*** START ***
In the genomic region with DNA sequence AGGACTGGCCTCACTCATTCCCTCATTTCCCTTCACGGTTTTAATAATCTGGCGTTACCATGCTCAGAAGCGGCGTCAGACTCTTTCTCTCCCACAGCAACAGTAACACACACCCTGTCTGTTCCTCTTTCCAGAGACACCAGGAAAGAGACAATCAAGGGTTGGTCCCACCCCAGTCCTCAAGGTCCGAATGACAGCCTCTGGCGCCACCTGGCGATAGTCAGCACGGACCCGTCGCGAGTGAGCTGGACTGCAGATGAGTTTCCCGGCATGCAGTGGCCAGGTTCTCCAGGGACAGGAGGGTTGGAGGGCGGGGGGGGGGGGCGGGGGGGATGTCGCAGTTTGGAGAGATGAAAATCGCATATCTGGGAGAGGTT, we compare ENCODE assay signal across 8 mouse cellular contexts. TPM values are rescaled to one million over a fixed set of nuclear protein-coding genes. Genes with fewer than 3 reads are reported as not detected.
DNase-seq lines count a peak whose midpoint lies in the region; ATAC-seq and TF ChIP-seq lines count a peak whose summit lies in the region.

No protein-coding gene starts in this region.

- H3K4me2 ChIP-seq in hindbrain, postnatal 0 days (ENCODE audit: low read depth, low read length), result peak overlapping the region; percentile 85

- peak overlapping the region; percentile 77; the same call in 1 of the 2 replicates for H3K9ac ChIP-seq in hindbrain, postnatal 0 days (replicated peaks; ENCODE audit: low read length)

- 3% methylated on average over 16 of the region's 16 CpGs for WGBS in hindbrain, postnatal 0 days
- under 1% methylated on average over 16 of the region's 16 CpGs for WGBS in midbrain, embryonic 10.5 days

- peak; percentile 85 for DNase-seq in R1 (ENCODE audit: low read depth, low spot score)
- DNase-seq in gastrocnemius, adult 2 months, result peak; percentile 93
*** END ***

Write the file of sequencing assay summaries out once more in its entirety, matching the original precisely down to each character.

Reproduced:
In the genomic region with DNA sequence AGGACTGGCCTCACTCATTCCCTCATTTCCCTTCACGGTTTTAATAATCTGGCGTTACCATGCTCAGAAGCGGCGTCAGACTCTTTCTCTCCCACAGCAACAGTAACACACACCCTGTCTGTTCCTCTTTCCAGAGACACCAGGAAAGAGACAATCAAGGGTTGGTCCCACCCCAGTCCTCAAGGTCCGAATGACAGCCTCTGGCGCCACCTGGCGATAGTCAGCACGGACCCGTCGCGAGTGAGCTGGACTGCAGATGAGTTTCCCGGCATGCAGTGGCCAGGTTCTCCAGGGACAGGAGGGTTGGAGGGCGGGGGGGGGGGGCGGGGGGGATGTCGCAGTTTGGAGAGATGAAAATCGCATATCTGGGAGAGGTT, we compare ENCODE assay signal across 8 mouse cellular contexts. TPM values are rescaled to one million over a fixed set of nuclear protein-coding genes. Genes with fewer than 3 reads are reported as not detected.
DNase-seq lines count a peak whose midpoint lies in the region; ATAC-seq and TF ChIP-seq lines count a peak whose summit lies in the region.

No protein-coding gene starts in this region.

- H3K4me2 ChIP-seq in hindbrain, postnatal 0 days (ENCODE audit: low read depth, low read length), result peak overlapping the region; percentile 85

- peak overlapping the region; percentile 77; the same call in 1 of the 2 replicates for H3K9ac ChIP-seq in hindbrain, postnatal 0 days (replicated peaks; ENCODE audit: low read length)

- 3% methylated on average over 16 of the region's 16 CpGs for WGBS in hindbrain, postnatal 0 days
- under 1% methylated on average over 16 of the region's 16 CpGs for WGBS in midbrain, embryonic 10.5 days

- peak; percentile 85 for DNase-seq in R1 (ENCODE audit: low read depth, low spot score)
- DNase-seq in gastrocnemius, adult 2 months, result peak; percentile 93